Cyber security concerns resonate in South Korea, and with recent cases of web security breaches, some web users begin to look for solutions in foreign apps.
Earlier this week, South Korea’s National Intelligence Service (NIS) reported to the National Assembly that North Korean malware infected over 20,000 South Korean smartphones between May 19 and Sept. 16.
In the report, NIS agents stated that the nefarious program was incorporated into a mobile game advertised on South Korean websites. The agency announced that efforts have been made to take down the game, allegedly created by North Korean hackers, and to block vulnerable hacking channels.
The report also noted that over 75,000 hacking attempts targeting government agencies and affiliates have been made since 2010.
South Korea has experienced other national-level hackings in the past including last year’s attacks on banks and media, which were also attributed to North Korea. These incidents disrupted work at banks and television broadcasting stations, and rendered people unable to operate ATMs.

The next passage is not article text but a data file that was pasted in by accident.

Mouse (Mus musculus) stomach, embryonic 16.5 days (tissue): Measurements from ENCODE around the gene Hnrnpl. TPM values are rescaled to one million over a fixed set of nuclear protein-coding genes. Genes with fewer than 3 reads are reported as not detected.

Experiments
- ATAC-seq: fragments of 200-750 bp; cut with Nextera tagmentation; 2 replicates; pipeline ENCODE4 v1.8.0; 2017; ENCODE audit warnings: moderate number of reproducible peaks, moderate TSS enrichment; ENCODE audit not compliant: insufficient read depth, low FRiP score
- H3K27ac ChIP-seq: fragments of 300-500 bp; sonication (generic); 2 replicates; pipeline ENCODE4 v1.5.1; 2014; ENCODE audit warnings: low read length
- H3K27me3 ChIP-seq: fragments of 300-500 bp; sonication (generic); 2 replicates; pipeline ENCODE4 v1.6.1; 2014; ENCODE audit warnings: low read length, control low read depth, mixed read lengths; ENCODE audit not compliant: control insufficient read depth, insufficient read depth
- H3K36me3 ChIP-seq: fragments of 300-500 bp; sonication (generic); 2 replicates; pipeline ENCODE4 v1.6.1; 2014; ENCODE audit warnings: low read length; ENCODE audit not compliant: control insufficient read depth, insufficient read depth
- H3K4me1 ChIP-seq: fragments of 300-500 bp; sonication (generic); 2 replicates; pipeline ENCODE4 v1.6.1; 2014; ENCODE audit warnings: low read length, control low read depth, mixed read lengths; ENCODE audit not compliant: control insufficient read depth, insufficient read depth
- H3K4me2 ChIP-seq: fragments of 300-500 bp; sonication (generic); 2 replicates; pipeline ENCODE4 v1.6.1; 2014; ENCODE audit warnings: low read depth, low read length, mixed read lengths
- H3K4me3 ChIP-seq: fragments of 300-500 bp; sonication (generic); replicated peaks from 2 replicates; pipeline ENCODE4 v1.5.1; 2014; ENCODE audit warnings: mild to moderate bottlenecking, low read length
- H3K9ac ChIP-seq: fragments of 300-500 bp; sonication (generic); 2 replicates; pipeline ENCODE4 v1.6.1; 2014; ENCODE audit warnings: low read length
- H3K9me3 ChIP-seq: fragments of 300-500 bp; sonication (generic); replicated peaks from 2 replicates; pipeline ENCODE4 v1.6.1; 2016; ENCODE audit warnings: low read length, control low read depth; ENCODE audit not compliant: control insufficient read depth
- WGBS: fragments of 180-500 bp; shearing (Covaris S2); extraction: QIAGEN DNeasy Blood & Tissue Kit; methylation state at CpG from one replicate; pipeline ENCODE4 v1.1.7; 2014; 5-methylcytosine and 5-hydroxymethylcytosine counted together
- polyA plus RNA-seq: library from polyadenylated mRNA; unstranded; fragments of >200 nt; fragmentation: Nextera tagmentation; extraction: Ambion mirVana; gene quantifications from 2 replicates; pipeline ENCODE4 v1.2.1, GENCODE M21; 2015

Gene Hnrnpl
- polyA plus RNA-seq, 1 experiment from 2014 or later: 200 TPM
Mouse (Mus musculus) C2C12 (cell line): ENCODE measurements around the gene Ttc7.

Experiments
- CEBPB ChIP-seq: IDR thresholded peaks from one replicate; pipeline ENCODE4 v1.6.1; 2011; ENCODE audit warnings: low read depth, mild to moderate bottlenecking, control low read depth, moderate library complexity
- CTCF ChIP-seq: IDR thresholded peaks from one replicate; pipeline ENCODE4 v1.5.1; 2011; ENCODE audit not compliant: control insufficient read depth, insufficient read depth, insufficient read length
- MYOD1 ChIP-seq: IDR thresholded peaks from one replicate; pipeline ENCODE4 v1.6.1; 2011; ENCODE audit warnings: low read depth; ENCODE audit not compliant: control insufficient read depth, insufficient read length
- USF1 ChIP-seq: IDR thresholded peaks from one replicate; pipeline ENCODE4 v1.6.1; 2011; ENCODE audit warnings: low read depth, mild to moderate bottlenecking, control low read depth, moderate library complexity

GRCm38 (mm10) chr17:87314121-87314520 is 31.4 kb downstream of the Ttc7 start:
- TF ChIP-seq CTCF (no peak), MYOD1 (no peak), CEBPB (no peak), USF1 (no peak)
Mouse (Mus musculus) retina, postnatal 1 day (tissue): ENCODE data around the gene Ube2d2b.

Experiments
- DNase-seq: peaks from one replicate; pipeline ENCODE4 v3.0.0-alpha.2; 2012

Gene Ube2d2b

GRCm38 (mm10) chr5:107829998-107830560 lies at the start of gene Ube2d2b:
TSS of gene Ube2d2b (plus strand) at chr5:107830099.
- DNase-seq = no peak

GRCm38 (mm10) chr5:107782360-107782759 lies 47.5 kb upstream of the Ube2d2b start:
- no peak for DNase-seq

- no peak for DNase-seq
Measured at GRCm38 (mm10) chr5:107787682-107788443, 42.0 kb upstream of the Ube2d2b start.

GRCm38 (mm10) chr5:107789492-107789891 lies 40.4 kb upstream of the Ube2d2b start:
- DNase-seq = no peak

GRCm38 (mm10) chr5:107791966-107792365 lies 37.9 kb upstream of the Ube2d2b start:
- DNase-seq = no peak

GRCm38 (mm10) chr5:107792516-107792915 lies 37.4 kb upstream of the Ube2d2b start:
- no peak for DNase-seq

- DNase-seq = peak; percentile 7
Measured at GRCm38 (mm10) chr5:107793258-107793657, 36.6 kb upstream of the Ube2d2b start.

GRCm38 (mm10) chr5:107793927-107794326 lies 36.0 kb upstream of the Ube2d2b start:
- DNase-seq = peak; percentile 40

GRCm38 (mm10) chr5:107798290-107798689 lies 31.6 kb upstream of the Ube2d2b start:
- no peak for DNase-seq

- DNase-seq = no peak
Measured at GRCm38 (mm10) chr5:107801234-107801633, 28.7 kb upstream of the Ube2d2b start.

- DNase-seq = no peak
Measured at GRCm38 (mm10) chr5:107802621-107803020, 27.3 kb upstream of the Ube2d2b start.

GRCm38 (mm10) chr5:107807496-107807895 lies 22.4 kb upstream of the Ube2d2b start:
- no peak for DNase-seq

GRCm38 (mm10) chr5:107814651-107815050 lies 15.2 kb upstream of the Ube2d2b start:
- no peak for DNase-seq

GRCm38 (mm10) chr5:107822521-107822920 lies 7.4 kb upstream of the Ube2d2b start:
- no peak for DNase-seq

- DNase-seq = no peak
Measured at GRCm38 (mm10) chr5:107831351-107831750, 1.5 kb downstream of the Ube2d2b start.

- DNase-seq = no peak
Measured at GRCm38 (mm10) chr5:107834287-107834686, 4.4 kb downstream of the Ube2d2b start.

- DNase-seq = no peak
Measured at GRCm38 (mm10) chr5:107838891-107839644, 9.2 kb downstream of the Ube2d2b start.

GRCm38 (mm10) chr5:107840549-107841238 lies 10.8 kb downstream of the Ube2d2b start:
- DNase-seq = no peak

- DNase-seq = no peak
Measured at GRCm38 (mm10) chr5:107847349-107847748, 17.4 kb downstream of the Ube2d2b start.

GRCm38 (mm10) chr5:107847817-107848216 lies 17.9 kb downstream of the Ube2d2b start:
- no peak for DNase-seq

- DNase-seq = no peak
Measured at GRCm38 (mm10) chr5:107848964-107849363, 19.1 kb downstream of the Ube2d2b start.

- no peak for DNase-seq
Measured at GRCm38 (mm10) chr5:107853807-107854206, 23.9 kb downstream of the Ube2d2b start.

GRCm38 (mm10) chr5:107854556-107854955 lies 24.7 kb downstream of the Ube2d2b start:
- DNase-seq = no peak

This latest external threat comes at a particularly adverse time, with President Geun-hye Park’s crackdown on free speech.
Nearly six weeks ago, President Park said online diatribes and false rumors about her have “gone too far and [have] divided society.” Pursuantly, federal efforts have been made to sift through online information to remove negative campaigns.
“It is no different from eavesdropping,” said Jinu Jung, a politician of South Korea’s opposition party, to FOX news earlier this month regarding the crackdown.
According to Jung, messages and phone numbers of his several thousand contacts on Kakao Talk were collected between May and mid-June.
In response to the issue, Sirgoo Lee, co-CEO of Daum Kakao said, “[Kakao Talk is] subject to South Korean law. When there is a fair execution of law, we cooperate with prosecutors.”
Recent news suggest that South Koreans are opening up to foreign tech channels for their services in search of cyber asylum.
Telegram, a German-based messaging app with a strong commitment to privacy, released an official Korean app on Oct. 7. Since then, the app has found remarkable reception with over 1.5 million registered Korean users, many of them former users of Kakao. This user base hardly buffers Kakao Talk’s 35 million, but Telegram’s South Korean user base only continues to grow.
With the possibility of privacy-infringement on other major web-based services, foreign platforms may continue to find leverage in South Korean tech outlets unless cyber security policies are scrutinized on both local and federal fronts.